from the world for decades. The best way to bring the country into the
world community is by engaging it, not by isolating it and making it an
economic basket case."
But Maung?s case shows just how difficult it is for any company to stay
clean when working with Rangoon. With the guidance of human-rights
lawyers, the poor Burmese peasant and 14 other plaintiffs filed a case
against Unocal in 1996. They do not accuse Unocal or French
joint-venture partner Total of using forced labor directly. (Maung even
recalls carrying supplies for a military battalion one day when a Total
employee, clearly unsettled by the practice, secretly slipped him 150
kyat, about one dollar at the time.)
But the plaintiffs argue that Unocal knew Burmese soldiers were abusing
their rights and still relied on them to provide security for the
pipeline area. Indeed, according to case documents, Unocal?s own
consultants told the company about such abuses both before and during
the construction of the Yadana pipeline. Says Earthrights International
lawyer Jed Greer: "If you hire the mafia to provide protection for you,
who?s responsible if they do something bad? You are."
So far the court has sided with Unocal, largely because the company
never signed a written contract with the Burmese military. Says
Thatcher: "We can?t be held accountable for the military any more than
Starbucks in Seattle is responsible for the actions of the police
protecting its store from protesters." In his summary judgment last
year, U.S. district court Judge Ronald S.W. Lew said that the company
"knew that forced labor was utilized" and "benefited from the
practice." But he declined to bring the case to trial because, he said,
Unocal didn?t "control" the security forces or "conspire" with them to
commit the abuses. The plaintiffs? lawyers have already filed an appeal
in both state and district courts, and the landmark case -- after five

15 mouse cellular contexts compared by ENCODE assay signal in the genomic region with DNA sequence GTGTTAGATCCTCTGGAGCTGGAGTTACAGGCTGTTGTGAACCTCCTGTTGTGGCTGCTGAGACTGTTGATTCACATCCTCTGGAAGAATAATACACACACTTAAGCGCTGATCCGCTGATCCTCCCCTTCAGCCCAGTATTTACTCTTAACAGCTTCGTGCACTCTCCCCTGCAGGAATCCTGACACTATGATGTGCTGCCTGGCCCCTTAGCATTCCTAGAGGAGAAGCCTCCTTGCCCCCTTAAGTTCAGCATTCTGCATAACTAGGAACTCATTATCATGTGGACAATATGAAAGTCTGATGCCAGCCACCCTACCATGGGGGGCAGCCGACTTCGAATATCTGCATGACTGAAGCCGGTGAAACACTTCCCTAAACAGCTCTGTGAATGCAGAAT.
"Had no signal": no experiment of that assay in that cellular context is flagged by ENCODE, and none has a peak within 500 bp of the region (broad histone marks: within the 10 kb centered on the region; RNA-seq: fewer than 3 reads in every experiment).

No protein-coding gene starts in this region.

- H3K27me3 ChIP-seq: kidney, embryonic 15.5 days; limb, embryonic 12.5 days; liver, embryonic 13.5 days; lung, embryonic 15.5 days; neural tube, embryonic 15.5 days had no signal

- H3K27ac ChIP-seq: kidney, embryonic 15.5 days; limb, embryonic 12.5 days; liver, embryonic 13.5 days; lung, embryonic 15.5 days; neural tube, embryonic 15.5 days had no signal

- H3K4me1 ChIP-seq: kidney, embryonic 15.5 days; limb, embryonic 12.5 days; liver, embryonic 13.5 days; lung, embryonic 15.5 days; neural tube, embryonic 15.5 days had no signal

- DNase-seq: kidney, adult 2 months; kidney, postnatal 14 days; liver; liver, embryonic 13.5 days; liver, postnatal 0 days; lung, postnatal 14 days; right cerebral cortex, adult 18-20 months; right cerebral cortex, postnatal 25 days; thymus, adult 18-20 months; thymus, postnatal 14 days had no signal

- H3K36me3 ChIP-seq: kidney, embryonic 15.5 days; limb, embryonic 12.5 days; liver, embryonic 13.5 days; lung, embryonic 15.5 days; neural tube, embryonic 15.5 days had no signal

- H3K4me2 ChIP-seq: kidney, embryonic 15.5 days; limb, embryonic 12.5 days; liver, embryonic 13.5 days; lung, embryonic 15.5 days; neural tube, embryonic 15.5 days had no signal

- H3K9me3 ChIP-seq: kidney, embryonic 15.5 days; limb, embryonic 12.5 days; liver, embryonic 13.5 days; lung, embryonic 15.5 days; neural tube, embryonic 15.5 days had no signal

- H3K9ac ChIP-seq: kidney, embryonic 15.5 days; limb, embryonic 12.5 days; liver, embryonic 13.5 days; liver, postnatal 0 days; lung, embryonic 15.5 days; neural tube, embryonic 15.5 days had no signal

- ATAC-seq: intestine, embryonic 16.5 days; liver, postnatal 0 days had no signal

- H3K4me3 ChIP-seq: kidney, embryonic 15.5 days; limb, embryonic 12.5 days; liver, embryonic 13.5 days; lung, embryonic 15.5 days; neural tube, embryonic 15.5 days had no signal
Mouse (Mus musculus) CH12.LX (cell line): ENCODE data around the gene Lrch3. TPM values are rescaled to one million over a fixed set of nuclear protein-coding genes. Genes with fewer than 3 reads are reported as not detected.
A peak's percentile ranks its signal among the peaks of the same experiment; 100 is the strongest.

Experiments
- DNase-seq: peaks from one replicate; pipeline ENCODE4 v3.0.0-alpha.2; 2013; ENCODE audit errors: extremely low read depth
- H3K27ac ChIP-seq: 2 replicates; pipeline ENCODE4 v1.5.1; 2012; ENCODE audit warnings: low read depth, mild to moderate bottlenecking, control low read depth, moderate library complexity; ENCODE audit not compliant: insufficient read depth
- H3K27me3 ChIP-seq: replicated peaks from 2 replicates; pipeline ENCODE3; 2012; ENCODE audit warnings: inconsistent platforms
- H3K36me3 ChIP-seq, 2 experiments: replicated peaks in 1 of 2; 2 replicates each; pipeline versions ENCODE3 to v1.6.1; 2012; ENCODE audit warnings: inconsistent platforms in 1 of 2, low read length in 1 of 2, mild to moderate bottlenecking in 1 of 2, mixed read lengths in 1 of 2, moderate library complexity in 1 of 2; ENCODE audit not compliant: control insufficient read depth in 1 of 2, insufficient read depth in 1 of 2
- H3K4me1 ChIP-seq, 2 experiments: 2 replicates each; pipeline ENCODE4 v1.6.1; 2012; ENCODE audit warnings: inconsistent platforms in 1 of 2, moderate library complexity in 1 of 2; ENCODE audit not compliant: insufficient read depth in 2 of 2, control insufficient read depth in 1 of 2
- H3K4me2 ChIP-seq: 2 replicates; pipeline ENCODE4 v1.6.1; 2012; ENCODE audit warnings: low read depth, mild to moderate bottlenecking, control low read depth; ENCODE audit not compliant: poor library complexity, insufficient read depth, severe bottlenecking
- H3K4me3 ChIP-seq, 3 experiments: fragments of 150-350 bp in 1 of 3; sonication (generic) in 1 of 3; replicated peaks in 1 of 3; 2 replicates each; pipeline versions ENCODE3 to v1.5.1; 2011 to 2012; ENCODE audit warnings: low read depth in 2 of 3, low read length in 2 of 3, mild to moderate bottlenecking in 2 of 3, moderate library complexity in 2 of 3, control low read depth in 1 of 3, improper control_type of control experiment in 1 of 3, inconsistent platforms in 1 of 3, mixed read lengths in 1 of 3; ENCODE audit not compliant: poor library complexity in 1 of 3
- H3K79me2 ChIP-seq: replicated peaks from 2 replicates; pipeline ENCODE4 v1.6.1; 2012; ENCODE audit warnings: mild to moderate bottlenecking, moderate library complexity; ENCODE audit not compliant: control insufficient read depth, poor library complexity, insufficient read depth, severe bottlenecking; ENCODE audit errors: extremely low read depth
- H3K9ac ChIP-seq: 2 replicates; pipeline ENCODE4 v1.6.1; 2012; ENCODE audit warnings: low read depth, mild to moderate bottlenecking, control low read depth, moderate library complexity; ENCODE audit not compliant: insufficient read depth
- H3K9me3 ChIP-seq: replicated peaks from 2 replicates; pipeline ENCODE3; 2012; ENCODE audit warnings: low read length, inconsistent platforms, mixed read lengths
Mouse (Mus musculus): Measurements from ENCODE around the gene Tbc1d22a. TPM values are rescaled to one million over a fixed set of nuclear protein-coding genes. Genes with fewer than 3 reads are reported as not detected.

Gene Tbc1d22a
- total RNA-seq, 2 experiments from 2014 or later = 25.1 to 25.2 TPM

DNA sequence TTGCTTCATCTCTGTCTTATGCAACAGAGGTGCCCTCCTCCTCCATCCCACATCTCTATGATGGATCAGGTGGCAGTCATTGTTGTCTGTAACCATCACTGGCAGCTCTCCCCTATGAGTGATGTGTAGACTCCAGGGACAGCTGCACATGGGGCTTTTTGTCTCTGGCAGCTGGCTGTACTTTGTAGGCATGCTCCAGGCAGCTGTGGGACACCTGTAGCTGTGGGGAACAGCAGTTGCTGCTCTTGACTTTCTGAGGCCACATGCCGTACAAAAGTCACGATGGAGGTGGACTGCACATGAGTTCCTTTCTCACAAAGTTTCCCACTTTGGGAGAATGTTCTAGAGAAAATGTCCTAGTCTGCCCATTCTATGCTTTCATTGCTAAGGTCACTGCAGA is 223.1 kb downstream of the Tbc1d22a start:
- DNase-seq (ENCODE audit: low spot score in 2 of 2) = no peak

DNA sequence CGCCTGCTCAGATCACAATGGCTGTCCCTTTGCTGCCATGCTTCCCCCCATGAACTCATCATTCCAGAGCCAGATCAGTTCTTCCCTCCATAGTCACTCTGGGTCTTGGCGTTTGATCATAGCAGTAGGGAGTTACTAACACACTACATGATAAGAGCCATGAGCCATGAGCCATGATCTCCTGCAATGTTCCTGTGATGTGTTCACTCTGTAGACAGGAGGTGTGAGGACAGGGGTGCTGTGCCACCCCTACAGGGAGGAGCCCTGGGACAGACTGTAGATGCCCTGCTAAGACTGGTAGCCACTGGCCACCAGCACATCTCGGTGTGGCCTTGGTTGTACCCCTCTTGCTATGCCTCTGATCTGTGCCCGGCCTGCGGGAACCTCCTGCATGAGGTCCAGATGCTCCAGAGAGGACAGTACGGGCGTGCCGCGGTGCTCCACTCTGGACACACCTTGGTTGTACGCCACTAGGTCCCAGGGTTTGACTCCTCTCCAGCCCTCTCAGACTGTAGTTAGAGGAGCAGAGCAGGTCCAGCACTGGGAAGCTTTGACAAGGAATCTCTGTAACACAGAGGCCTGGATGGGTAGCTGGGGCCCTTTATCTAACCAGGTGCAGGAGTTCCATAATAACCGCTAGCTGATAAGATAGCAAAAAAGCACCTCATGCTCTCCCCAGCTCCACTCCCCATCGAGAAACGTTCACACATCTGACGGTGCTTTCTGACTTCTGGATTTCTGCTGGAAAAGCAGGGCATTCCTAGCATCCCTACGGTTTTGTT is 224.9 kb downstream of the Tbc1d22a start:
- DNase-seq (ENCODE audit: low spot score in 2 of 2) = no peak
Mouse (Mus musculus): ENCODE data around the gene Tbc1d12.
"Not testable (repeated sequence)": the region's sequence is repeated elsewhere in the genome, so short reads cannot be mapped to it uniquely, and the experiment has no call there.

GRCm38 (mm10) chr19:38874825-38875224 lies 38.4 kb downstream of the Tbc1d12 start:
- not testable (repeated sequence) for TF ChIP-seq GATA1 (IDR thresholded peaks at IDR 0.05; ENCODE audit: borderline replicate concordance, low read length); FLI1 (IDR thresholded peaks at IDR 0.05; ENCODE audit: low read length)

years and millions of dollars -- looks to drag on for several more
Any other companies that seek to do business in Burma will likely face
similar obstacles. A group of refugees from the outhern Shan States
recently arrived in Thailand with fresh but typical tales of horror. One
middle-aged Shan woman says she was forced to move, with the rest of her
village, to a new site next to an Army base. When her cousin went back
to retrieve their cows last year, soldiers caught him, beat him to
death and took the cows. Before she escaped earlier this year, the
military forced her to work most days growing crops, clearing roads or
building fences at the base.
"The soldiers treat us like animals," she says. "But we have to work. We
have no choice"
The Burmese generals are themselves left with few viable choices.
Although the regime likes to fume about not giving in to external
pressure, leaders well know that the moribund economy cannot grow
without outside investment.
That, observers think, has provided the greatest impetus to the recent,
highly secret dialogue between the government and opposition leader Suu
Kyi. "These talks," says one former government official in Rangoon,
"are the generals? own sort of forced labor." And a chore the
international community would do well to encourage.
About Jean Pichon--Excerpts from ?Burma and France. Short term profits?
BurmaNet carried an AFP dispatch on May 15 by AFP?s Bangkok Bureau Chief
Philippe Agret, on Jean Pichon. The following excerpt, ?Burma and
France. Short term profits? by Francis Christophe presents a much less
flattering picture of Pichon. The excerpt is from ?Birmanie, Mode d?
emploi?, an alternative guide to Burma , published by Editions
Balland, Paris, April 2001 and was translated from french by Brigitte
Excerpts from ?Burma and France. Short term profits?
by Francis Christophe
A constant feature appears in the episodic relationship
between France and Burma for over a century: Those who
promoted a French presence in this country have always been a handful
of wheeler-dealers seeking short-term profits.[ ..] The fall of
Mandalay in November 1885 and subsequent integration of upper Burma in
British India owed much to France, and particularly to the rakish and
unscrupulous business practices of Bonvilain, a French engineer ? role
equivalent to our present head of cooperation mission ? at King
Thibaw?s service. [?]
On November 29 1885 Mandalay fell. King Thibaw and Queen Supayalat were